CHICAGO (AP) — From Occupy Wall Street protesters to retirees, consumers are riled up about bank fees like few other personal finance issues in memory.
Bank of America’s announcement of a $5 monthly fee for debit card transactions was the flashpoint for many who feel they’re being nickel and dimed in a tough economy.
There’s an increasing frustration that seemingly any banking activity may now incur an extra charge. PNC Bank, for example, docks some customers $2 to $3 if they call a representative to transfer money. And Bank of America charges customers $8.95 in any month that they use a teller to make a deposit or withdrawal.
The fees are mounting. All told, 60 percent more bank accounts carry fees and balance requirements than a year ago, an August survey by Bankrate.com found.
It’s up to individual consumers to tackle their own fees head on.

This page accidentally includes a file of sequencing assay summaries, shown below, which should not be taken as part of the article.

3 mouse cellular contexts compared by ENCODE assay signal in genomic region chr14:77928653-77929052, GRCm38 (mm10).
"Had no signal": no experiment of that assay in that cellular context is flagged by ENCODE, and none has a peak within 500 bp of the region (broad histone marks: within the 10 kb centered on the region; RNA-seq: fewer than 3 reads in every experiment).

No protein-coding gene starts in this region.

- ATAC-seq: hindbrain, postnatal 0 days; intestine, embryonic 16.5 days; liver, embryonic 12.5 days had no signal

The new charges have at least accomplished one positive thing — serving as a virtual call-to-arms for consumers to take action by changing accounts, switching banks or otherwise trying to get around or reduce fees that have been quietly mounting.
Many consumers weren’t even aware to look at their monthly statements for new fees before the uproar over debit fees erupted, says Mechel Glass, director of education at CredAbility, a national nonprofit credit counseling agency. “Having this top of mind is really giving them that extra ammunition to find out if this is happening to them and, if it is, to take corrective steps.”
Why now? Because banks are trying to make up for the billions of dollars in revenue they’re losing due to new regulations that Congress imposed in order to better protect consumers and merchants.
The latest, which went into effect Oct. 1, imposes limits on interchange fees — the charges that merchants have to pay to banks and credit-card companies whenever customers swipe their cards.
“Consumers will always end up paying in other areas, whether it’s directly or indirectly,” says Bill Hardekopf, chief executive of the card comparison site LowCards.com.
Savvy consumers, though, can sometimes avoid fees by changing their behavior if not their bank. Here are five of the most painful bank fees and steps to minimize or avoid them altogether.
1. DEBIT CARD FEE.